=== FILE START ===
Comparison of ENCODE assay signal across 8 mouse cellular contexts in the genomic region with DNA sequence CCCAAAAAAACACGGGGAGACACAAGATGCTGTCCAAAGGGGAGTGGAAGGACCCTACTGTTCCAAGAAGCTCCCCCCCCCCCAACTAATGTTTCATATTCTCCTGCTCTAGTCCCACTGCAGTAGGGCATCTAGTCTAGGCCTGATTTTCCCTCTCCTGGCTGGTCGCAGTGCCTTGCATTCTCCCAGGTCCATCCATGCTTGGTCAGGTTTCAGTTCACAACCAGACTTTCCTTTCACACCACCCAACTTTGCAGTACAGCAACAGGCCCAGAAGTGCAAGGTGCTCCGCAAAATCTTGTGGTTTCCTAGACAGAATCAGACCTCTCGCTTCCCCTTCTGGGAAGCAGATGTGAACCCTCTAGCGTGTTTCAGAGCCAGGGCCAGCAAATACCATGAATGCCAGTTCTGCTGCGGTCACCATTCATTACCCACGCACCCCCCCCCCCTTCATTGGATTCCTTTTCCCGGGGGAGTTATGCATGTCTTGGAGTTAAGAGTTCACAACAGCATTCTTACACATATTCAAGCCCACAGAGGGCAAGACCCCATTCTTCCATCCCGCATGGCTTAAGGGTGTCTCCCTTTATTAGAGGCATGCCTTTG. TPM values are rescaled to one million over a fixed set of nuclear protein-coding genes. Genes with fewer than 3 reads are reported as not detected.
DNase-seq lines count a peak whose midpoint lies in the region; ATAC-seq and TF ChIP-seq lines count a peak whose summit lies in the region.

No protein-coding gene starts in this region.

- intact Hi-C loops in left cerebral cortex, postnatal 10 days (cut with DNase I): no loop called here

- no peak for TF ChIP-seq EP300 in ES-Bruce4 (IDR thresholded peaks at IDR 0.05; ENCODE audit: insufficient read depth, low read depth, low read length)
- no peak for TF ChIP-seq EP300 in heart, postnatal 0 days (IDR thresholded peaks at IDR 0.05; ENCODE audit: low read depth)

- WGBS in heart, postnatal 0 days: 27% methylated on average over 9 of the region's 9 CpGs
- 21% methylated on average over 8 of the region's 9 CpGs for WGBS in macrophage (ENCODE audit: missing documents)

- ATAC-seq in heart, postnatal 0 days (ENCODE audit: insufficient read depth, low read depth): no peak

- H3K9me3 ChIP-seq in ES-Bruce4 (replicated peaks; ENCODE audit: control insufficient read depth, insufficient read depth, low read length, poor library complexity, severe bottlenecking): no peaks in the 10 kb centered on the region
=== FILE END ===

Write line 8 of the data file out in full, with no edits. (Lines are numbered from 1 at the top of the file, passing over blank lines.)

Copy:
- 21% methylated on average over 8 of the region's 9 CpGs for WGBS in macrophage (ENCODE audit: missing documents)